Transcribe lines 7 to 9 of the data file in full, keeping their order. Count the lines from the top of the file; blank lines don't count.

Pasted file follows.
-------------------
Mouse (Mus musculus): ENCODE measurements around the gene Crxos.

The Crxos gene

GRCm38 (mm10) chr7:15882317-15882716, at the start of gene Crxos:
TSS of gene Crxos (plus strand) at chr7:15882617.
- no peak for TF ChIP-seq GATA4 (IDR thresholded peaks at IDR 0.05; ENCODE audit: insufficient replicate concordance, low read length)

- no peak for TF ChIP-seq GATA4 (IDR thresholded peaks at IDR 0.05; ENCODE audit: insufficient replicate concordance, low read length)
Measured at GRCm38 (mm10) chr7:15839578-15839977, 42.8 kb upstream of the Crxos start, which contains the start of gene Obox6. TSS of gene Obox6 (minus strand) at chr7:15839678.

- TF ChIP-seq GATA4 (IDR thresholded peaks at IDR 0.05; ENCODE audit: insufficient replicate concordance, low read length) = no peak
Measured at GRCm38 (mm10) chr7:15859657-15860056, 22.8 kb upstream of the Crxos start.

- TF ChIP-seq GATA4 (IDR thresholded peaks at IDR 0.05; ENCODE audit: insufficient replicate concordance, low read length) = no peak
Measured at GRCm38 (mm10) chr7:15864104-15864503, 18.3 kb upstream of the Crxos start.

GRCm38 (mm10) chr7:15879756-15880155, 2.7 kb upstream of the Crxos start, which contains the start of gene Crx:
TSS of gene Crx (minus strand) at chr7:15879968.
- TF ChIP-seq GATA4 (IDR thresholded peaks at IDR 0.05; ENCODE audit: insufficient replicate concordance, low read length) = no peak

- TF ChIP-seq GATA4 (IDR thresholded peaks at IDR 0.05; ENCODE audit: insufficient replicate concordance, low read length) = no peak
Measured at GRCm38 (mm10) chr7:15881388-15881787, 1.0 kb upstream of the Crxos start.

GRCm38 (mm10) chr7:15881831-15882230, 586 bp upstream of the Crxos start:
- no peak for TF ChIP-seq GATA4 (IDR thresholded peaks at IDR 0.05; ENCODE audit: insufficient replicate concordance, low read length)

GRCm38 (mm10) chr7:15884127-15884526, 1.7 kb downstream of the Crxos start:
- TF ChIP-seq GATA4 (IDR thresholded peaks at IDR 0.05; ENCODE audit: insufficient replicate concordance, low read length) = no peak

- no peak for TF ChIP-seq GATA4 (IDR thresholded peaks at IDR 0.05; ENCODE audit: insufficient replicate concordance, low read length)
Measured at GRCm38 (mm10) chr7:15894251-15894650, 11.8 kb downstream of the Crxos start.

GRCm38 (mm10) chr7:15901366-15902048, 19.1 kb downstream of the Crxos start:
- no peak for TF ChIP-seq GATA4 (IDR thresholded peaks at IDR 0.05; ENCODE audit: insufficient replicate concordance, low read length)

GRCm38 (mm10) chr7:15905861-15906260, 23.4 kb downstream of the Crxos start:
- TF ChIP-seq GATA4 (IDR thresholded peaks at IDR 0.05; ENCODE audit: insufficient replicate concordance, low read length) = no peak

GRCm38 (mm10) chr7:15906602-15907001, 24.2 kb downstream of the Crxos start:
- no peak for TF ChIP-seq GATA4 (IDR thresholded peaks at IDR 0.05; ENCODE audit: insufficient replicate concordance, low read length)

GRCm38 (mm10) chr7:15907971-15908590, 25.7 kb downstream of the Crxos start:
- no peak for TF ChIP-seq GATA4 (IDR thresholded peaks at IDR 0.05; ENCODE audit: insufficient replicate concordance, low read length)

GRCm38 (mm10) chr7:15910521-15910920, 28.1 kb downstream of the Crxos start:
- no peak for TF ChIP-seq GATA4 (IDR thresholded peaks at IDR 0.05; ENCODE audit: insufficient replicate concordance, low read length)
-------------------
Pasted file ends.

Measured at GRCm38 (mm10) chr7:15839578-15839977, 42.8 kb upstream of the Crxos start, which contains the start of gene Obox6. TSS of gene Obox6 (minus strand) at chr7:15839678.

- TF ChIP-seq GATA4 (IDR thresholded peaks at IDR 0.05; ENCODE audit: insufficient replicate concordance, low read length) = no peak
Measured at GRCm38 (mm10) chr7:15859657-15860056, 22.8 kb upstream of the Crxos start.